RUSH: Against the same-sex marriage amendment?

CALLER: Thompson, and once I was told incorrectly.

RUSH: Thompson — I’m not sure on that. But let me ask you specifically here. I know that there are a lot of people who have similar fears or theories about this. But there have been efforts recently in the United States Congress, led by Barney Frank, to include gay behavior in hate crimes legislation. I don’t know if you’re familiar with it.


RUSH: Well, it went down the tubes, and it went down the tubes because of Republicans. It did not pass, and the president was going to veto it. That was a bulwark. Now, one of the problems I’ve got here with what you’re saying is, is that I can show you where you think nothing’s being done to preserve or support your agenda is in fact being done, and quite a lot of progress in fact is being made. Now, you may not know it because of your news sources. And you may watch television and you may watch movies where the things that you disapprove of are glorified, and so you think no progress is being made, and you look at these things in movies and television as a sign that the onslaught’s continuing for the mind and heart of the American people. And I think you’re right, I think in a lot of cases the left tries to numb those of us on the opposition and just say, ‘You know what, they’re never going to go away, we may as well just let them have what they want because we’re tired of fighting it.’ You want people to continue to fight it. My next question for you is, ‘What has Governor Huckabee said about the gay crisis that you describe that makes you think he’s going to do something about it?’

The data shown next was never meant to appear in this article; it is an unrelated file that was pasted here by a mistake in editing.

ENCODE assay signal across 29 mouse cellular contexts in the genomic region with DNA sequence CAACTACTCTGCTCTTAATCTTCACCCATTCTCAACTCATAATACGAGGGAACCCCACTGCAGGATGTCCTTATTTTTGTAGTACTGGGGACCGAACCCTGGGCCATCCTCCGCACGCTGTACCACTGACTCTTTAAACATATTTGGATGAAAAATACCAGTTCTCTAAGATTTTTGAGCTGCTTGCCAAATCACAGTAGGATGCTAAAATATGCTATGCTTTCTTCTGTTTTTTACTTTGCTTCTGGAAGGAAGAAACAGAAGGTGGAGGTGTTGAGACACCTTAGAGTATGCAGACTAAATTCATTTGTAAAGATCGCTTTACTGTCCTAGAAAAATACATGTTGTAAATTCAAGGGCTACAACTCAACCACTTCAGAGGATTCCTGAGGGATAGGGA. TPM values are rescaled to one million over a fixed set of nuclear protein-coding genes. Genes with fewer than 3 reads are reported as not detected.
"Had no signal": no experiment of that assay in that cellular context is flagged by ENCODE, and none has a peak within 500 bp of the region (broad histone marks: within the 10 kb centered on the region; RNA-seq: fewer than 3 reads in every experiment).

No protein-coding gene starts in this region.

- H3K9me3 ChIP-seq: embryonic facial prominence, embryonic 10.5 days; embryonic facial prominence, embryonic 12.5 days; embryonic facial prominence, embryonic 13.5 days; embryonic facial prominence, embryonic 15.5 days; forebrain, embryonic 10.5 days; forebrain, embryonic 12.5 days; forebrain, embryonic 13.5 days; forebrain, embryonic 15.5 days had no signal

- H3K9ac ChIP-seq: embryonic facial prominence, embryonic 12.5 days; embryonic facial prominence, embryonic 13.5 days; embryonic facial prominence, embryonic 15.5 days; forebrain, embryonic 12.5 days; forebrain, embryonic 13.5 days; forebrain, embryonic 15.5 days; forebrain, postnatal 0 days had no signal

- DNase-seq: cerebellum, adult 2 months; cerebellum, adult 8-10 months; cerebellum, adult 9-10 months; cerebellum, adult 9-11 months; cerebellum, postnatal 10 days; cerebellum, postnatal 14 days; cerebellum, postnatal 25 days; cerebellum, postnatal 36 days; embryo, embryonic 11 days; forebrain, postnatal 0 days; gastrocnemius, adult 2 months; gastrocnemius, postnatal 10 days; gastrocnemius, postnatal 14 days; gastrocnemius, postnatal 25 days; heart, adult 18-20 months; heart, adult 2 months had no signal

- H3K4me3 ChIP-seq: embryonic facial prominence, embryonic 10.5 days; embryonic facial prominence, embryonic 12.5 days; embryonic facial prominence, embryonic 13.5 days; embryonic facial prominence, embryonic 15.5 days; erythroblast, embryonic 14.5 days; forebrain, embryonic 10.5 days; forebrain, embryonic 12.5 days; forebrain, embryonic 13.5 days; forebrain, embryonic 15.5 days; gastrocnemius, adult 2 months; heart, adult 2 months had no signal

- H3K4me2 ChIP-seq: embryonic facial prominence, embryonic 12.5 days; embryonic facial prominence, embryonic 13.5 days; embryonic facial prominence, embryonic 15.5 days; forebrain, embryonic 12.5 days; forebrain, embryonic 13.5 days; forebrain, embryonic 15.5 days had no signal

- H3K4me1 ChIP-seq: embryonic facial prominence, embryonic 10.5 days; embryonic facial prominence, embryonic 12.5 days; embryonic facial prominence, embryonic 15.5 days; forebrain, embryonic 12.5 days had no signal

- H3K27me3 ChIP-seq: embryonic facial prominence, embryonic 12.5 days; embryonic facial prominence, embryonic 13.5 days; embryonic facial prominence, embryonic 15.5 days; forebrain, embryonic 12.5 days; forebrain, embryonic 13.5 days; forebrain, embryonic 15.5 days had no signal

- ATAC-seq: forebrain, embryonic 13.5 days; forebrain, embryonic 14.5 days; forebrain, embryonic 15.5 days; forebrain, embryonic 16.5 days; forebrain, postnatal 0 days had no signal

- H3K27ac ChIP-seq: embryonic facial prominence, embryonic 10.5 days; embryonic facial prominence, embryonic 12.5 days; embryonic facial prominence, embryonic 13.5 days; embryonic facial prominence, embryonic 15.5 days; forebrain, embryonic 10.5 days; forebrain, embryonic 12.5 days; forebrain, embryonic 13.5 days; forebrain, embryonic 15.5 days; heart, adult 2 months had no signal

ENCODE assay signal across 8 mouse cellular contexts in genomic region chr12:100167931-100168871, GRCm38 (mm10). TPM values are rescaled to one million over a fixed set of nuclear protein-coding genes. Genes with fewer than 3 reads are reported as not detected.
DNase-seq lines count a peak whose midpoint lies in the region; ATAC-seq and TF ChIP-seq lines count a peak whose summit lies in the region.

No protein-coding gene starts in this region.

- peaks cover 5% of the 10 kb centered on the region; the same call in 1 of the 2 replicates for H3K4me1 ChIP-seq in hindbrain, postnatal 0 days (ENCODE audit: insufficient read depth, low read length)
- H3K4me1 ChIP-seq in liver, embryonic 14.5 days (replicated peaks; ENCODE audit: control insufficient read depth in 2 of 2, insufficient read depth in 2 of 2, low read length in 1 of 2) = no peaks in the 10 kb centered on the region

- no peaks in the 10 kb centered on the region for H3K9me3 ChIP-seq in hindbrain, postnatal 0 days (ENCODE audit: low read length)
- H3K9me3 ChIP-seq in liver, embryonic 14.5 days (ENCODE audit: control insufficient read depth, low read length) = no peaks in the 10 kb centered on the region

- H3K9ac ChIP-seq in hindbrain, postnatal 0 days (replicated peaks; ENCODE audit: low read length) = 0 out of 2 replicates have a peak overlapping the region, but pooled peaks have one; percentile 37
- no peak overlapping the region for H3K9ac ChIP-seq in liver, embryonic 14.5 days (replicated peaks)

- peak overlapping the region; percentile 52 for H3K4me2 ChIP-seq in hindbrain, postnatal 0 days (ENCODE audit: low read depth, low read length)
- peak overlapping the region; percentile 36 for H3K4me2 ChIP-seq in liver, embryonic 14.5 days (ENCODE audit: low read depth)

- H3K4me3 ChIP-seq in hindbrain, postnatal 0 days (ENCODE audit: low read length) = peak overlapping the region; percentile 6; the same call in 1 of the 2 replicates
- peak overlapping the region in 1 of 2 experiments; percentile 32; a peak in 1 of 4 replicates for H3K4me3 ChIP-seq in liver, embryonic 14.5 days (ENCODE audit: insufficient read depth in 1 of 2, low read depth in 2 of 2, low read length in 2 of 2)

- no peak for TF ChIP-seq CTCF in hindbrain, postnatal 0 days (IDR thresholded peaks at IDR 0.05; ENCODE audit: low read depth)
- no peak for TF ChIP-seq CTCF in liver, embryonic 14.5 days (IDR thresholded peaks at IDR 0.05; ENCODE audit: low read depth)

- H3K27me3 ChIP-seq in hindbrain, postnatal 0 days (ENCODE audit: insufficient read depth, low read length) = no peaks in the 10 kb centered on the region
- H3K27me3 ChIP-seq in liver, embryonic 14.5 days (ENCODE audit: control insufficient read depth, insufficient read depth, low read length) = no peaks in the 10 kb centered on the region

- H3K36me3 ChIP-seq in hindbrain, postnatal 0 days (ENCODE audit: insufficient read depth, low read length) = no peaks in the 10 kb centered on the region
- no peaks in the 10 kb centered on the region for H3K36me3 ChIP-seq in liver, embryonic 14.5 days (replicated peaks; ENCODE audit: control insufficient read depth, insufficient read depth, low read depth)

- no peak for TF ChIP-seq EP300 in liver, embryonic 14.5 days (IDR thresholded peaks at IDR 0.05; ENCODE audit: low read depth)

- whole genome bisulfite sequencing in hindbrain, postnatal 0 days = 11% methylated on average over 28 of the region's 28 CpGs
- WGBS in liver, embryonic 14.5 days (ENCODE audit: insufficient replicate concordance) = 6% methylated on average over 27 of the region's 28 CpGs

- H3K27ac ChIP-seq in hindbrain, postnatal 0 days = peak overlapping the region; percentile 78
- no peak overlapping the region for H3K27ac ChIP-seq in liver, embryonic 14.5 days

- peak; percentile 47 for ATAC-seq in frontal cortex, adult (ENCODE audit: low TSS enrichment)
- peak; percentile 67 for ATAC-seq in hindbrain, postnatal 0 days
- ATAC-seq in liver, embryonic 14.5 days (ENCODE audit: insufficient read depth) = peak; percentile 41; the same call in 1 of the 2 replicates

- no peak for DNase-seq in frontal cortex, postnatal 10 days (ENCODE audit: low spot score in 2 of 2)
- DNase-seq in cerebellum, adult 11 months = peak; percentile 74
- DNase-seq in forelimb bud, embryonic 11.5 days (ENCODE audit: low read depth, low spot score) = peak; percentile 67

CALLER: Well, that he actually is promoting to do federally what they have done in Arkansas, which is to have an amendment that defines marriage as a union between a man and a woman. Now, I agree, you’re right, as you pointed out, that there are things that Republicans are doing to work against that, but as you also said, they’re not really high-profile things to people who don’t — for instance, people who don’t take the time to listen to you most of the time. So I guess what I was trying to say that, part of the point I was getting to, is I don’t think the support for Huckabee is as far away from issues as you seem to think, that a lot of it is issue-based. One of the things that frustrates me about him, though, is that as primarily a populist, his conservative solutions seem to a lot of the time be buried in the middle of speeches where I wish he’d be putting it out front.